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David Mezzetti for NeuML

Posted on • Originally published at neuml.hashnode.dev

Introducing the Semantic Graph

This article is part of a tutorial series on txtai, an AI-powered semantic search platform.

txtai executes machine-learning workflows to transform data and build AI-powered semantic search applications.

One of the main use cases of txtai is semantic search over a corpus of data. Semantic search provides an understanding of natural language and identifies results that have the same meaning, not necessarily the same keywords. Within an Embeddings instance sits a wealth of implied knowledge and relationships between rows. Many approximate nearest neighbor (ANN) indexes are even backed by graphs. What if we are able to tap into this knowledge?

Semantic graphs, also known as knowledge graphs or semantic networks, build a graph network with semantic relationships connecting the nodes. In txtai, they can take advantage of the relationships inherently learned within an embeddings index. This opens exciting possibilities for exploring relationships, such as topics and interconnections in a dataset.

This article introduces the semantic graph.

Install dependencies

Install txtai and all dependencies. We'll install the graph extra for graph functionality, pipeline extra for object detection and similarity extra to load models with the sentence-transformers library.

# Install txtai
pip install txtai[graph,pipeline,similarity] datasets ipyplot
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Graph basics

First we'll build a basic graph and show how it can be used to explore relationships.

The code below builds a graph of animals and relationships between them. We'll add nodes and relationships along with running a couple analysis functions.

import networkx as nx

from txtai.graph import GraphFactory

# Create graph
graph = GraphFactory.create({"backend": "networkx"})
graph.initialize()

# Add nodes
nodes = [(0, "dog"), (1, "fox"), (2, "wolf"), (3, "zebra"), (4, "horse")]
labels = {uid:text for uid, text in nodes}
for uid, text in nodes:
  graph.addnode(uid, text=text)

# Add relationships
edges = [(0, 1, 1), (0, 2, 1), (1, 2, 1), (2, 3, 0.25), (3, 4, 1)]
for source, target, weight in edges:
  graph.addedge(source, target, weight=weight)

# Print centrality and path between 0 and 4
print("Centrality:", {labels[k]:v for k, v in graph.centrality().items()})
print("Path (dog->horse):", " -> ".join([labels[uid] for uid in graph.showpath(0, 4)]))

# Visualize graph
nx.draw(graph.backend, nx.shell_layout(graph.backend), labels=labels, with_labels=True,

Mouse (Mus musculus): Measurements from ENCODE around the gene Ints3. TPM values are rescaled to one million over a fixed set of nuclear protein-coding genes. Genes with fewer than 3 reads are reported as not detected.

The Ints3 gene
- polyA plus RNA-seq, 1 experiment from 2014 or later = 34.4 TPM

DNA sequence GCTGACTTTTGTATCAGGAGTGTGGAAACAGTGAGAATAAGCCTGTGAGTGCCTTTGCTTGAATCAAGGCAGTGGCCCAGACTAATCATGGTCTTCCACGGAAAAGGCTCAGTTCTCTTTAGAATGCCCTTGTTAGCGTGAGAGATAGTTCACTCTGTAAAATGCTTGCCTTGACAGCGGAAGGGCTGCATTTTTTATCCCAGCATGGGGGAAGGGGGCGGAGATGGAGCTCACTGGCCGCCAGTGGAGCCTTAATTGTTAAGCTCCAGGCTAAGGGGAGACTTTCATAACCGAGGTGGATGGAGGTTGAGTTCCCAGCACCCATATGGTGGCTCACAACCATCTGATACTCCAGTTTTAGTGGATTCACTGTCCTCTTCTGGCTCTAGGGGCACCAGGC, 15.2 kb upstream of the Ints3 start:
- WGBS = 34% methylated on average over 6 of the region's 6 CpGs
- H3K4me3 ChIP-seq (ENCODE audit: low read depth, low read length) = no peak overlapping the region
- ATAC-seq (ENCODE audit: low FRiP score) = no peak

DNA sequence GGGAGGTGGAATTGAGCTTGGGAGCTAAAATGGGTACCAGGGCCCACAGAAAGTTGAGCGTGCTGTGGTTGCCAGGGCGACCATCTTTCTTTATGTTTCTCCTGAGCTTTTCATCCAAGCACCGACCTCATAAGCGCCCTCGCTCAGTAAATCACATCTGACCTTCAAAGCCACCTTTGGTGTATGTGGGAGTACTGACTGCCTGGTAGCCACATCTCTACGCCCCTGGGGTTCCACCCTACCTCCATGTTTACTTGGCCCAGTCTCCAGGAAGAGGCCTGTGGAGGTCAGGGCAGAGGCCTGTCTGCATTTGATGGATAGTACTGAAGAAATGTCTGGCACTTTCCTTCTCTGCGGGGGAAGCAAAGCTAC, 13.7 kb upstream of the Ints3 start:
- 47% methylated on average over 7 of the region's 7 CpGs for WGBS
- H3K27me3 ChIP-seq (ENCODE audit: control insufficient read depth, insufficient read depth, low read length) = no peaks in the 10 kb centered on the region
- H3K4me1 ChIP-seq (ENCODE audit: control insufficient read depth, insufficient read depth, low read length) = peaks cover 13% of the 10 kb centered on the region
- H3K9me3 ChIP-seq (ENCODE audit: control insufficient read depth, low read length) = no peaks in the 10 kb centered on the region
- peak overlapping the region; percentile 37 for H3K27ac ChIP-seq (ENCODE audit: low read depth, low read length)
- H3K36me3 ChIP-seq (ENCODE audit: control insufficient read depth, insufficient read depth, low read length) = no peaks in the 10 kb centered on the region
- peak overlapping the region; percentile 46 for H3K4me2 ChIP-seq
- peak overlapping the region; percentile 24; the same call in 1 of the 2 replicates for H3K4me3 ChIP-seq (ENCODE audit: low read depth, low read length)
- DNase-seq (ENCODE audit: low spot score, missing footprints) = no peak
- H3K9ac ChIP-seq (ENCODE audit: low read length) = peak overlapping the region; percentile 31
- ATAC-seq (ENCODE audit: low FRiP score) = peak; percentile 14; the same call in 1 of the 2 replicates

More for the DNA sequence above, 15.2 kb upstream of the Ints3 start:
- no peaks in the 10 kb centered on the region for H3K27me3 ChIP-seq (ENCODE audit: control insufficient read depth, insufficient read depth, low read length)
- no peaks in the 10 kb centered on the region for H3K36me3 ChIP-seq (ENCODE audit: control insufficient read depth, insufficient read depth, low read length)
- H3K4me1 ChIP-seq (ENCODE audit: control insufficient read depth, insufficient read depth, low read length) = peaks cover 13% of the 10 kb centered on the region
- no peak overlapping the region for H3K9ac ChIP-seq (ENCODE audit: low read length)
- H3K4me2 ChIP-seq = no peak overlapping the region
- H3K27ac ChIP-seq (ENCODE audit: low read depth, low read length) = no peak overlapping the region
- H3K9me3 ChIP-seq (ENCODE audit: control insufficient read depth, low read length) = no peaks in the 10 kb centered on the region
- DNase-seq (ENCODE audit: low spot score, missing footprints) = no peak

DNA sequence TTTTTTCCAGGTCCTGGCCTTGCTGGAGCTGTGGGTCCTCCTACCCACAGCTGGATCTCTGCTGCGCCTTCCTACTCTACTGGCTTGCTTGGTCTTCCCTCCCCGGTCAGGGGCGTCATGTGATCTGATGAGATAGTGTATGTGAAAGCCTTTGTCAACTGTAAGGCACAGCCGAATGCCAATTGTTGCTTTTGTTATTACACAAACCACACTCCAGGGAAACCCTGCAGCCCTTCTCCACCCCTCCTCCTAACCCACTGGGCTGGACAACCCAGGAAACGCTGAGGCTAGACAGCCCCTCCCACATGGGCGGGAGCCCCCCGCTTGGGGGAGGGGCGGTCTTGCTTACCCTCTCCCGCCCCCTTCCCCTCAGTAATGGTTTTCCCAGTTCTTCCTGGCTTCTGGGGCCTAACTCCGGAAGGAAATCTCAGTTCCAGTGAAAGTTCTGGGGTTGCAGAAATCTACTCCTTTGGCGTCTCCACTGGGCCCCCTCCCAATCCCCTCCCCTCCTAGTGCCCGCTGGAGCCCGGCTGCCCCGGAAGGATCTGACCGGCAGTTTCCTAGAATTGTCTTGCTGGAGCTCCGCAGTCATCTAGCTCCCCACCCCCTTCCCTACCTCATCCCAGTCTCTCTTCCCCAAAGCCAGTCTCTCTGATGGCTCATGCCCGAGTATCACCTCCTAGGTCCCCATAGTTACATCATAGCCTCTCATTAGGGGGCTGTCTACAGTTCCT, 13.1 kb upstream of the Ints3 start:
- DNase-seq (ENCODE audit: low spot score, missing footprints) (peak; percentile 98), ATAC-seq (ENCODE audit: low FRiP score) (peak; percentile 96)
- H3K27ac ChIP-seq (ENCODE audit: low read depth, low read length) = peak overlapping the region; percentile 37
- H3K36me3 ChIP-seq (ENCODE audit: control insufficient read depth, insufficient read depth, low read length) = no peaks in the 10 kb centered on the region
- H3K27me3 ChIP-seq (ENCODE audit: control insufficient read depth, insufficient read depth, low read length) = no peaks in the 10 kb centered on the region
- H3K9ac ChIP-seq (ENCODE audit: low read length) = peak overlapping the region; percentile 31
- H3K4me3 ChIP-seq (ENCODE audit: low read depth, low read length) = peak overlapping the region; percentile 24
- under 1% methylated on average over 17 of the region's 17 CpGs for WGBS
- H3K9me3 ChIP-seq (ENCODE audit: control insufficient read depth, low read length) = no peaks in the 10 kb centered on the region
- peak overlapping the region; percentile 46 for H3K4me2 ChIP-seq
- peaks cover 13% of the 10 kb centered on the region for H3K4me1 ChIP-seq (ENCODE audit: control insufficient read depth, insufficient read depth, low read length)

node_size=2000, node_color="#03a9f4", edge_color="#cfcfcf", font_color="#fff")
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Centrality: {'wolf': 0.75, 'dog': 0.5, 'fox': 0.5, 'zebra': 0.5, 'horse': 0.25}
Path (dog->horse): dog -> wolf -> zebra -> horse
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Image description

The visualization shows the layout of the graph. A centrality and path function were also run. Centrality shows the most central or related nodes. In this case, the wolf node has the highest score. We also ran a path function to show how the graph is traversed from dog to horse.

Build a Semantic Graph

While txtai graphs can be standalone, with nodes and relationships manually added, the real power comes in indexing an embeddings instance.

The following section builds an embeddings index over the ag_news dataset. ag_news contains news headlines from the mid 2000s. This configuration sets the familiar vector model and content settings.

Column expressions is a feature starting with txtai 5.0. Column expressions alias expressions allowing SQL statements to use those references as a shorthand for the expression.

Next comes the graph. The configuration sets the maximum number of connections to add per node (15) along with a minimum similarity score (0.1). Topic modeling parameters are also added which we'll cover later.

from datasets import load_dataset

from txtai.embeddings import Embeddings

# Create embeddings instance with a semantic graph
embeddings = Embeddings({
  "path": "sentence-transformers/all-MiniLM-L6-v2",
  "content": True,
  "functions": [
    {"name": "graph", "function": "graph.attribute"},
  ],
  "expressions": [
      {"name": "category", "expression": "graph(indexid, 'category')"},
      {"name": "topic", "expression": "graph(indexid, 'topic')"},
      {"name": "topicrank", "expression": "graph(indexid, 'topicrank')"}
  ],
  "graph": {
      "limit": 15,
      "minscore": 0.1,
      "topics": {
          "categories": ["Society & Culture", "Science & Mathematics", "Health", "Education & Reference", "Computers & Internet", "Sports",
                         "Business & Finance", "Entertainment & Music", "Family & Relationships", "Politics & Government"]
      }
  }
})

# Load dataset
dataset = load_dataset("ag_news", split="train")
rows = dataset["text"]

# Index dataset
embeddings.index((x, text, None) for x, text in enumerate(rows))
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The embeddings index is now created. Let's explore!

Topic modeling

Topic modeling is an unsupervised method to identify abstract topics within a dataset. The most common way to do topic modeling is to use clustering algorithms to group nodes with the closest proximity.